The United States Department of Justice issued a press release on March 28, 2018 regarding the sentencing of Sandra Parkman, age 63, for Medicare fraud. Our business and health care law firm follows developments in the fraud and abuse legal arena. The DOJ, as well as numerous other Federal and state law enforcement agencies, are continuing with their push to crack down on offenses they determine to constitute “fraud and abuse” under applicable statutes and rules.
United States District Judge Kurt D. Engelhardt of the Eastern District of Louisiana sentenced Ms. Parkman to 32 months in prison. Additionally, she was ordered to pay $277,197 in restitution. Ms. Parkman elected to go to trial in her case. There was a three-day jury trial. At trial, the government presented evidence that Ms. Parkman engaged in a scheme to provide durable medical equipment (DME) that was not medically necessary to federal program beneficiaries in the New Orleans area. The owner of a DME supply company, Tracy Browns, a co-defendant in the case, allegedly paid kickbacks to Ms. Parkman to provide information of eligible Medicare beneficiaries and to obtain physician signatures on order forms for the DME in question. Brown was convicted in a separate trial and sentenced to 80 months in prison.
Various self-referral laws, Federal and State, can be implicated by financial inducements to refer patients. For example, the federal Anti-Kickback Statute makes it unlawful to knowingly and willfully solicit or receive any remuneration directly or indirectly, overtly or covertly, in cash or in-kind, in return for purchasing, leasing, or ordering or recommending the purchase or lease, of any item or service reimbursable in whole or in part under a federally funded healthcare program (Medicare, Tricare, Medicaid). Where a physician, healthcare provider or professional, or business partner believes that a business arrangement might be viewed to involve an improper financial incentive to refer federal program beneficiaries, caution is warranted. Criminal penalties and administrative sanctions include fines, jail terms, and exclusion from participation in Federal health care programs. Under the federal Civil Monetary Penalties Law, physicians who pay or accept kickbacks also face penalties of up to $50,000 per kickback plus three times the amount of the remuneration.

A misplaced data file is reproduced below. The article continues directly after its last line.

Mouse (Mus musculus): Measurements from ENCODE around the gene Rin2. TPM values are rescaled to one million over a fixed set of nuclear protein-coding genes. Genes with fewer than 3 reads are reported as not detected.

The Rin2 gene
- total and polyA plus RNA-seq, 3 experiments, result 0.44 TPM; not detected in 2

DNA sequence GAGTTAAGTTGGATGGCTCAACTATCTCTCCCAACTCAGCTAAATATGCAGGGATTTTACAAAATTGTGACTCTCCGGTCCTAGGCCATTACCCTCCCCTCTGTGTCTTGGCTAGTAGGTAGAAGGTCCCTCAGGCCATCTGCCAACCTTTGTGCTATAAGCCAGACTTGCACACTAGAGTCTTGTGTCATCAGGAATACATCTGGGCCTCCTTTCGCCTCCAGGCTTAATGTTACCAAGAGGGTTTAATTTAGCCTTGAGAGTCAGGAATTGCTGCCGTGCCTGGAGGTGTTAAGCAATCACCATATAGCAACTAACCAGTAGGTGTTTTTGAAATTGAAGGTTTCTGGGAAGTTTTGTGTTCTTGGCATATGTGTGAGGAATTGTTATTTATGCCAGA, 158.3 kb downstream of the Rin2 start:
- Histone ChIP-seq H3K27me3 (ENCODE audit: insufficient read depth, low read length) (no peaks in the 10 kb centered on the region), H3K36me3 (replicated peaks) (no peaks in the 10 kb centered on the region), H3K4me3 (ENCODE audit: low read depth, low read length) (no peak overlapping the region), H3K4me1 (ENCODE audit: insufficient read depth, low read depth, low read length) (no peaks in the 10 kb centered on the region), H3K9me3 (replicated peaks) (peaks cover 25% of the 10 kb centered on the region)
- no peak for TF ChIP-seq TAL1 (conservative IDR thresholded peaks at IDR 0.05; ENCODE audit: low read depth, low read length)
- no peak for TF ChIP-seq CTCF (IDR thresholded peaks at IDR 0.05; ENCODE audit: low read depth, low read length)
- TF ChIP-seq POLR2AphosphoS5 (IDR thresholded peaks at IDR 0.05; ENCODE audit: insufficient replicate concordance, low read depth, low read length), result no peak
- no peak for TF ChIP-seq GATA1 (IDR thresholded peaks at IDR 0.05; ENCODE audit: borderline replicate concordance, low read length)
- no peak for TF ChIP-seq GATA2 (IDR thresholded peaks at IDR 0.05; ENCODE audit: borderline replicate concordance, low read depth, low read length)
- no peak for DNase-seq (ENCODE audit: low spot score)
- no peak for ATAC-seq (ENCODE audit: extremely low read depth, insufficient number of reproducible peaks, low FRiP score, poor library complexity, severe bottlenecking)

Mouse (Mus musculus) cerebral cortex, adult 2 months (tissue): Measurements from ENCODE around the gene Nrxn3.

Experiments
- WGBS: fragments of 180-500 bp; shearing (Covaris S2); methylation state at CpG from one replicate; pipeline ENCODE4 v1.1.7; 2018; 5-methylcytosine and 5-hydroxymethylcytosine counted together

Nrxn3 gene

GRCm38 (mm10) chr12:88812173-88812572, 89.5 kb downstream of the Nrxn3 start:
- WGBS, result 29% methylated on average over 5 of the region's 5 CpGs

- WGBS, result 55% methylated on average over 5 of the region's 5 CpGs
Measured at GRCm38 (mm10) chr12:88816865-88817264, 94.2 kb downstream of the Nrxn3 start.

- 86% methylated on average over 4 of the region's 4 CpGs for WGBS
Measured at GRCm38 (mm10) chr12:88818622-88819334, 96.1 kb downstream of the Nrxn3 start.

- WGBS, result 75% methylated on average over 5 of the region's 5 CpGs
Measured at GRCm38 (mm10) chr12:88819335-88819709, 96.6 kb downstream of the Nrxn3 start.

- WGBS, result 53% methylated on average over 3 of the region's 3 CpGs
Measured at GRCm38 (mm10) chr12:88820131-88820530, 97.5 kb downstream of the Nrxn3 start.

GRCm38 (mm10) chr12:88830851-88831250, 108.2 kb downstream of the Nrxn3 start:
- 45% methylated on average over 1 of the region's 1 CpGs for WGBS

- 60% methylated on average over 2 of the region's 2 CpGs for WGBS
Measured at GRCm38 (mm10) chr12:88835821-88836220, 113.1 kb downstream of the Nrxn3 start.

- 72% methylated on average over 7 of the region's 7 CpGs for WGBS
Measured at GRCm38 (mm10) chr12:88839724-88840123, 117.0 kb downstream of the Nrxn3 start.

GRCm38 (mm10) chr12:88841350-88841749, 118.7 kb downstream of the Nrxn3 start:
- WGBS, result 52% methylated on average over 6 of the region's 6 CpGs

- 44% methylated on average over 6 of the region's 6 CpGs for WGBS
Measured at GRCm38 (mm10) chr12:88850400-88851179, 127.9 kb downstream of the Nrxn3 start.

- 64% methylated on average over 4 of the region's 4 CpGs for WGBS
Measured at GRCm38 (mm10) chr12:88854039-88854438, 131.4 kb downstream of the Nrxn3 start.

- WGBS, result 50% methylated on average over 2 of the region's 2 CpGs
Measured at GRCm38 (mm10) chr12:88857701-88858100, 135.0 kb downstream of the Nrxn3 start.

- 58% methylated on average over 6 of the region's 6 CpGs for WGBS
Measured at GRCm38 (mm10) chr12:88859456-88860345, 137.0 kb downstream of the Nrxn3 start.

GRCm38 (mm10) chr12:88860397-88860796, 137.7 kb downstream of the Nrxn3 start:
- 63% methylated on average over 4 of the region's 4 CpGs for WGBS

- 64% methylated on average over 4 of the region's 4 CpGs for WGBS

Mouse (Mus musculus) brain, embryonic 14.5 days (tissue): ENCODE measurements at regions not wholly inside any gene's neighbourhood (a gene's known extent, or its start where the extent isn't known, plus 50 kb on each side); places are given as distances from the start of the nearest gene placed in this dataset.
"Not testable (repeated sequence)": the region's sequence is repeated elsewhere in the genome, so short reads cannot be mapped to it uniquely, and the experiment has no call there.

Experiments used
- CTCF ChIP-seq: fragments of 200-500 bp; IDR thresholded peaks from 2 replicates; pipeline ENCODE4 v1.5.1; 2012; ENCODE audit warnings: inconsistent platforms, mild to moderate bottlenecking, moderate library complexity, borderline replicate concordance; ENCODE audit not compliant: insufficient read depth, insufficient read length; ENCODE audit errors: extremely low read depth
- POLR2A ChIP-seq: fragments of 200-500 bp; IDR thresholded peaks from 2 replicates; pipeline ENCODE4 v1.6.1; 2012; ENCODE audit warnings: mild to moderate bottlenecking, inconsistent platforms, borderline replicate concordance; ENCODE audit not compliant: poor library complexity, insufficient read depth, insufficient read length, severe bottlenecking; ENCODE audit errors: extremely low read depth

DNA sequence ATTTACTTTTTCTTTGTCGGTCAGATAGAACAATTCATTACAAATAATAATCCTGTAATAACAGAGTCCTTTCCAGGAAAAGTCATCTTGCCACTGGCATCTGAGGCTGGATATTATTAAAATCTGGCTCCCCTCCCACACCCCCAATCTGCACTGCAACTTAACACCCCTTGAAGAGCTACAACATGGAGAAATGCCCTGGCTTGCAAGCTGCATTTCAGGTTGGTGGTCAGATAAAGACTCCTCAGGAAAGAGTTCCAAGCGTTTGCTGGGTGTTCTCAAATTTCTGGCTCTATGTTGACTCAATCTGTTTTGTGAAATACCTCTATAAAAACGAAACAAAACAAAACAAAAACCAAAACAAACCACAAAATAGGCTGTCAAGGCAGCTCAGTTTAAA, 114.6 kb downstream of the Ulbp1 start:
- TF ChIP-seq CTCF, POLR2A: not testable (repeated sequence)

The federal “Medicare Strike Force” operates nationwide and proactively seeks to combat fraud and abuse. According to the Press Release, the Medicare Strike Force has charged over 3,500 defendants who have billed Medicare in the aggregate over $12.5 billion. For more information, see www.stopmedicarefraud.gov.
Source: Press Release
** Disclaimer: Thoughts shared here do not constitute legal advice. Please consult with an attorney to discuss your legal issue.